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Country Report Jamaica
The Economist Intelligence Unit, May 2013, Pages: 24
According to data released by the UN Economic Commission for Latin America (ECLAC) on May 14th, foreign direct investment (FDI) to Latin America continued an upward trend in 2012 for the third consecutive year, despite a challenging global economic outlook and falling global FDI flows. This confirms the region's continued attractiveness for foreign investors and supports our forecast that FDI will reach a record US$218bn by 2017.
Continuing the solid upward trend observed since 2010, FDI to Latin America reached a record high of US$173.4bn in 2012 (up by 6.7% from 2011), lifting the region's share of global FDI flows to 12% (from 10% in 2011). FDI to the region represented around 3% of its total GDP (a maximum of 11.3% in Chile), up from 2% in 2011-this is still below the 4% achieved in 1996-2011. The region's success in attracting FDI was even more remarkable when contrasted with the trend followed by global FDI flows amid a still-weak recovery in the developed world. Global FDI flows fell by 13% in 2012, brought down by a 22.5% dip in FDI to developed countries (with those to the US and the EU being the main culprits, down by 25.3% and 24.8% respectively). FDI to developing countries also posted a minor 3% decline, with 13.1%, 10.2% and 3.3% falls in flows to the transition economies, Asia and the Pacific, and the Middle East respectively. Latin America was the only region in the world other than Africa (where FDI inflows increased by 5.5% after three consecutive years of decline), to post a positive result in 2012.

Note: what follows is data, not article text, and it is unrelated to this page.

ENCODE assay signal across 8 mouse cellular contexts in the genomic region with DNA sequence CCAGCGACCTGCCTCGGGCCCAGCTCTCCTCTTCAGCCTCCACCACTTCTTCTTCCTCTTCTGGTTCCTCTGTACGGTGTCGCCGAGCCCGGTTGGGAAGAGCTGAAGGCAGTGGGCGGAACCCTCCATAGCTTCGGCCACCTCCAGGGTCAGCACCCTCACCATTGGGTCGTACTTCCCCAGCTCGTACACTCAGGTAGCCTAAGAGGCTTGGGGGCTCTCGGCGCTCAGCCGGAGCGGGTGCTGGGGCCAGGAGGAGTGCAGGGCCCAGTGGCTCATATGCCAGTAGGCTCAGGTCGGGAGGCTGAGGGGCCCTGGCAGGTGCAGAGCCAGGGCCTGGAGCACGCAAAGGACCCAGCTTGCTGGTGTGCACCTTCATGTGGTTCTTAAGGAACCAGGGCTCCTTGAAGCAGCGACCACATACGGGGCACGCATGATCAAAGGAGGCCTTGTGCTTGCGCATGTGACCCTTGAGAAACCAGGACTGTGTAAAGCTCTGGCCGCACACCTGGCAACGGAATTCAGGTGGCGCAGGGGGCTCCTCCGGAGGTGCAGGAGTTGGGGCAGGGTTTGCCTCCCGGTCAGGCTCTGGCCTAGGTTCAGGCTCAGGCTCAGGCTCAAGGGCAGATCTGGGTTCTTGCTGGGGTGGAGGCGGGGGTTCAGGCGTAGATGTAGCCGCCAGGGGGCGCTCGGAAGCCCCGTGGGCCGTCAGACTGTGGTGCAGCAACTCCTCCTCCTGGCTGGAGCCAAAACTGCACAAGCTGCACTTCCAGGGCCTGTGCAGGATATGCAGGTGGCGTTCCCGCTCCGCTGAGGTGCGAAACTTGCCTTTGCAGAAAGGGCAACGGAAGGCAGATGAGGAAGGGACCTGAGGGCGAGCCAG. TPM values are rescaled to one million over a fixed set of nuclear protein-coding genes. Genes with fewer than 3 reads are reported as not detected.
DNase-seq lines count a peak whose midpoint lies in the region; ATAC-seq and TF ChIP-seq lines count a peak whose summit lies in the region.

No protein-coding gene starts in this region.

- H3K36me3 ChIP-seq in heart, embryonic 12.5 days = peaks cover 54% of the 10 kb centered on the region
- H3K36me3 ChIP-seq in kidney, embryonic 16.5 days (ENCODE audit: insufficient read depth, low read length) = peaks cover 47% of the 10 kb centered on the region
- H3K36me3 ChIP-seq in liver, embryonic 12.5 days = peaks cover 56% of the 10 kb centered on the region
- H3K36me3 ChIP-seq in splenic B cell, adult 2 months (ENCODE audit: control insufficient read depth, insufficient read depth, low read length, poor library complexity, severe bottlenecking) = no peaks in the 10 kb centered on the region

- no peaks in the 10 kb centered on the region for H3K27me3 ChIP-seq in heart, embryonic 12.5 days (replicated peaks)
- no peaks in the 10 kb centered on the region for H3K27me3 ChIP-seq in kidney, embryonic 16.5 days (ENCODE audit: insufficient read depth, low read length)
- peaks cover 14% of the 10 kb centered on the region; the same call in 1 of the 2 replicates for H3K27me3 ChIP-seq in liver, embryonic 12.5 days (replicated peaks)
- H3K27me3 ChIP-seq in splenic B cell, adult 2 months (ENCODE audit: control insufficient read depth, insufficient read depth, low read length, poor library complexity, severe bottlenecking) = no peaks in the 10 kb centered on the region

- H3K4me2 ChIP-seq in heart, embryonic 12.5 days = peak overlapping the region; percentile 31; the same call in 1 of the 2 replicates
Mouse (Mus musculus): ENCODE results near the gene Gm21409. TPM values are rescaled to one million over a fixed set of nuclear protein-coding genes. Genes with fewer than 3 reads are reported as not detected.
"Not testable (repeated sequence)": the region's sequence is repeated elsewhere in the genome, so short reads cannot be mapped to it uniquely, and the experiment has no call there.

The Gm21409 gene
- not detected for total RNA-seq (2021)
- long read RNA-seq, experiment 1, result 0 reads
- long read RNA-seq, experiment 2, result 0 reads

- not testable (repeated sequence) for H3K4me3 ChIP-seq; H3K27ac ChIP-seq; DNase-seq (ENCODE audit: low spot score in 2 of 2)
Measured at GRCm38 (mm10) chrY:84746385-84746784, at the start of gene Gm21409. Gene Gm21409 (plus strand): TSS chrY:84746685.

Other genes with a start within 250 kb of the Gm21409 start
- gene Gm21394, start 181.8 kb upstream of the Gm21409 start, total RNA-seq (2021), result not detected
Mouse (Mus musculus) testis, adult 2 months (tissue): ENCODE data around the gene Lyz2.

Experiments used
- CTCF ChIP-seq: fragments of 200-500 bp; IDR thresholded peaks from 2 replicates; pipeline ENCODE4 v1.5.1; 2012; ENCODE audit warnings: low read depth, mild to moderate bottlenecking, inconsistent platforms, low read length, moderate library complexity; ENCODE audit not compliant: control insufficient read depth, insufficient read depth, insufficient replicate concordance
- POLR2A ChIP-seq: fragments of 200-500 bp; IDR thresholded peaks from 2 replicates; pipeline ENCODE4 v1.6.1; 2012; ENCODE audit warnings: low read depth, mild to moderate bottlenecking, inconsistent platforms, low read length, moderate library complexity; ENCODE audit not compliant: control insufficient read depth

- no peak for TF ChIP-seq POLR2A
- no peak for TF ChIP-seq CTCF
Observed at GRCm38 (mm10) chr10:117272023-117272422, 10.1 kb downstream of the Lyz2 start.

Latin America's good performance is explained by a combination of factors. Although some of these are related to a more general trend of FDI being displaced from developed countries still mired in recession or in an uncertain recovery, to developing ones where returns are higher, a few other important drivers are specific to the region. In particular, the ongoing boom in prices of natural resources (especially metals) and the growing attractiveness of domestic consumer markets-supported by several years of solid economic growth and poverty reduction efforts-for mass consumption services (including telecommunications, retail commerce and financial services among others) played an important role. Moreover, a growing share of earnings originated from the consistent stocks of FDI accumulated over the years, which is being reinvested in the region (reinvested earning accounted for an average 42% of total FDI in the last five years). This helped to boost the numbers, although it also entrenched current sectoral profiles and the region's existing production structure.
Country Report Jamaica
FDI to Latin America remained strong in 2012
FDI distribution and composition
The rise of intra-regional FDI and internationalisation of translatins